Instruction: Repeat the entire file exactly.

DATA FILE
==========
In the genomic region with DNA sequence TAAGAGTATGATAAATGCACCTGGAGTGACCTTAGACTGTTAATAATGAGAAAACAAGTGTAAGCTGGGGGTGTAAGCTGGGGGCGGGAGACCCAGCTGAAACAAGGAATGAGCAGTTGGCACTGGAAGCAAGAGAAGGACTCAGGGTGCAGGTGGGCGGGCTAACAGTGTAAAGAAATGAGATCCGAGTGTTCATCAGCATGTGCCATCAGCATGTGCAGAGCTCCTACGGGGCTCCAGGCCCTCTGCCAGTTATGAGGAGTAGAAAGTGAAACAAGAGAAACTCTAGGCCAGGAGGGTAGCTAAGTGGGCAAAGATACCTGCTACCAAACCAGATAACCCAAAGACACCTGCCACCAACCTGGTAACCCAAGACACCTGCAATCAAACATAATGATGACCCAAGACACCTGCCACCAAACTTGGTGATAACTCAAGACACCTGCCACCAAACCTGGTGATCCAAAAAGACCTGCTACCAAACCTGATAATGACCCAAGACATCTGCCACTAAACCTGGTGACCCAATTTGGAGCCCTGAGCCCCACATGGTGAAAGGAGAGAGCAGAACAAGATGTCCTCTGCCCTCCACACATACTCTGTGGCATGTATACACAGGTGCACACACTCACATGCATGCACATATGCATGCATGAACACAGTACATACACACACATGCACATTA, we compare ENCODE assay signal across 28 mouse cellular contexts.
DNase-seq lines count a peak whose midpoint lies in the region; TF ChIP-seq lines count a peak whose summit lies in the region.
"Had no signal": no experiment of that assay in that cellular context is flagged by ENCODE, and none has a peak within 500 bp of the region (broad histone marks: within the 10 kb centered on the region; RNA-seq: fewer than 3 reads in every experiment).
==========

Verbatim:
In the genomic region with DNA sequence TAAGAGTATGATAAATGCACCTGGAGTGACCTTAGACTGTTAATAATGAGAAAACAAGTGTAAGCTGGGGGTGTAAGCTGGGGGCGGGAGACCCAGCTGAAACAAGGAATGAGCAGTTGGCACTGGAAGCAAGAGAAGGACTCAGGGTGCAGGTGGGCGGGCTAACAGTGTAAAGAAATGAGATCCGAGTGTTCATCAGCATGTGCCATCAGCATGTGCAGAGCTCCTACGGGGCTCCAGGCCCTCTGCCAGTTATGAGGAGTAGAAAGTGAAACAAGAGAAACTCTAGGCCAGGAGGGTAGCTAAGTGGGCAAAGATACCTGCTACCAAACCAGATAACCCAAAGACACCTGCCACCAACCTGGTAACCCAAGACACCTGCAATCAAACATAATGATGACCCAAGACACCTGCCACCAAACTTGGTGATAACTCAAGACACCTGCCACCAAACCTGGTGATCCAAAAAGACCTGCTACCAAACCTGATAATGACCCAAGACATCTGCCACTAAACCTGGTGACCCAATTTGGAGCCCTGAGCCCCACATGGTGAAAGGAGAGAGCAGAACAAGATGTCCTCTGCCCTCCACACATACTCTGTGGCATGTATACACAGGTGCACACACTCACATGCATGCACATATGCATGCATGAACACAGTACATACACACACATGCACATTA, we compare ENCODE assay signal across 28 mouse cellular contexts.
DNase-seq lines count a peak whose midpoint lies in the region; TF ChIP-seq lines count a peak whose summit lies in the region.
"Had no signal": no experiment of that assay in that cellular context is flagged by ENCODE, and none has a peak within 500 bp of the region (broad histone marks: within the 10 kb centered on the region; RNA-seq: fewer than 3 reads in every experiment).